Meat the Locals

Updated: Aug 6, 2021

As the days grow longer and warm summer evenings beckon, it’s important to make the most of it – especially in Scotland. So, fire up the BBQ, invite your friends over, and create the ultimate Scottish summer feast with locally sourced meats.


Aberdeen Angus is a cattle breed that is seen as one of the best by many farmers. Angus were bred to be robust and sturdy so they could thrive in the cold Scottish winters, and so they developed more muscular bodies. The meat is known for its exceptional marbling, which means that the fat is dispersed evenly against the actual cut of meat, and it is believed to contribute to its superior texture, incredible tenderness, juiciness, and flavour. Purchase ready-made burgers, such as Donald Russell’s grass-fed Aberdeen Angus beef burgers, or make your own using Aberdeen Angus mince.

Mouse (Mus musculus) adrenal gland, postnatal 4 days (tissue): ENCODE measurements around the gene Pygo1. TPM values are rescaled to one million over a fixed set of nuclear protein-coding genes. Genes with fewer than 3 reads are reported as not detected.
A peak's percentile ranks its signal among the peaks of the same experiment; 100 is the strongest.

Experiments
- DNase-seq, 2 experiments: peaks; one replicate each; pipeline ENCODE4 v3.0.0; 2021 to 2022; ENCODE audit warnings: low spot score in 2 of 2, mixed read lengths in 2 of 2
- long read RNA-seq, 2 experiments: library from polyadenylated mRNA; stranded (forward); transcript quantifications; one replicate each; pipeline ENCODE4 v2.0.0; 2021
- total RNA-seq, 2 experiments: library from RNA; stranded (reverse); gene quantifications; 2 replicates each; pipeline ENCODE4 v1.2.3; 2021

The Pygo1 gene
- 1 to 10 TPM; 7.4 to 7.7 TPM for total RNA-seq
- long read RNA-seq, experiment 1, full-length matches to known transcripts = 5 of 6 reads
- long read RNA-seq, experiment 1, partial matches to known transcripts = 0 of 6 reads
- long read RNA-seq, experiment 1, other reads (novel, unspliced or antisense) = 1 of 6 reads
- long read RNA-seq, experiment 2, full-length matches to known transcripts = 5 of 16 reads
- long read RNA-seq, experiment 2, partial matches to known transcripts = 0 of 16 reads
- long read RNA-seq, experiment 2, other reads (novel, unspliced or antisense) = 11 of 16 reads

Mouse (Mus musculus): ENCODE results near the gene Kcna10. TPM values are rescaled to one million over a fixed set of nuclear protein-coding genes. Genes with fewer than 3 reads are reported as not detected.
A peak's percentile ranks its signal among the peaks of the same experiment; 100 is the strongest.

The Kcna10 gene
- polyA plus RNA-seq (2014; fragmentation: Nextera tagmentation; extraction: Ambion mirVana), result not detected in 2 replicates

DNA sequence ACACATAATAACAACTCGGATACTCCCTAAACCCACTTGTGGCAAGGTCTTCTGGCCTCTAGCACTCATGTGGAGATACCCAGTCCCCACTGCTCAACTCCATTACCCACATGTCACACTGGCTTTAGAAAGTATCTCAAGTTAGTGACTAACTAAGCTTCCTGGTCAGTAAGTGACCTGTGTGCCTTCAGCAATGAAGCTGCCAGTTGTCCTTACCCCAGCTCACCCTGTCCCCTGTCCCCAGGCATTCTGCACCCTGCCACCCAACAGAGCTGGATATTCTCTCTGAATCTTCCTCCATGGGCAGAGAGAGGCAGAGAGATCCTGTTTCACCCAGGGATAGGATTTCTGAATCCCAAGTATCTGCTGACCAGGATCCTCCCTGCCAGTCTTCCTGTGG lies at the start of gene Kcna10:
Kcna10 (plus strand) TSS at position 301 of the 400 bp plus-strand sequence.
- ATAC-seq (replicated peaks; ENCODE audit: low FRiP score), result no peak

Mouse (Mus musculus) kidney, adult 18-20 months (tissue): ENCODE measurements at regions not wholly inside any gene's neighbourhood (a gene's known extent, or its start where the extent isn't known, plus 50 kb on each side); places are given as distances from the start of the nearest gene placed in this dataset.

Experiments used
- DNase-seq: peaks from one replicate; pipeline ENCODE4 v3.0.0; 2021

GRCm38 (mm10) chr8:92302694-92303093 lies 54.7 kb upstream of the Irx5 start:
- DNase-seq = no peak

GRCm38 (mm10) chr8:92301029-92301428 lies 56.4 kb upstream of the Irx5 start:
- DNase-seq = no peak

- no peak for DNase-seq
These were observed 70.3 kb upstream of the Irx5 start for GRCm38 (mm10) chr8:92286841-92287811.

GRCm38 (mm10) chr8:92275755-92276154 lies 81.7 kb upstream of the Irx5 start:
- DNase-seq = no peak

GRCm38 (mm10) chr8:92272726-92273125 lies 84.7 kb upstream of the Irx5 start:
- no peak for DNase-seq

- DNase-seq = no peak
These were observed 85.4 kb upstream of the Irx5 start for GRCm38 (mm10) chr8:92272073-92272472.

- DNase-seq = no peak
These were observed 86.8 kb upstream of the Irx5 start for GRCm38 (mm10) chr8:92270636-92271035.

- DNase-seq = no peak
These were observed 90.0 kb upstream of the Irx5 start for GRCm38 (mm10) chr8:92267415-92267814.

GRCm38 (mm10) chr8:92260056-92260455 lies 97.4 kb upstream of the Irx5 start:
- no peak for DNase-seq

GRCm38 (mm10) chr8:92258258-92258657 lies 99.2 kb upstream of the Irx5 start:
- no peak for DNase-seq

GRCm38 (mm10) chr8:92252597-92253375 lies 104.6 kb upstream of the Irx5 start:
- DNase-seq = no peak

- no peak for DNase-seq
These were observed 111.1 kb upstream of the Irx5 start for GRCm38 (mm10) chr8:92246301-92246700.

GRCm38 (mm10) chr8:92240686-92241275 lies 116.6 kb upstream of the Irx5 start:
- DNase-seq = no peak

Buffalo meat is different from beef in many respects, but primarily it has a lower fat content, and its fat is milky white compared to the yellow-white fat of beef. The attractions to water buffalo are countless – they produce a very healthy meat that is lower in cholesterol, higher in mineral content and less than half the total fat content of conventional lean beef. It’s actually healthier than lamb, pork, and chicken too. As well as containing 24% protein per 100g of meat, buffalo meat has only 1.5% of fat compared to beef which contains 22% protein and 19% fat on average. Buffalo meat is also darker in colour and has exceptional flavour, which is a result, it is argued, of buffalo having not been subjected to many of the modern intensive farming practices. The Buffalo Farm has Scotland's largest herd of water buffalo, and the buffalo roam the hills at Clentrie Farm in Auchtertool. Their Buffalo Tuscan Burgers won a Great Taste Award, and boast subtle flavours of smoked pancetta and pecorino cheese, whilst their Buffalo Braveheart Burgers combine buffalo meat with peppercorn sauce, homemade haggis, and smoked streaky bacon. A guaranteed hit at any BBQ this summer.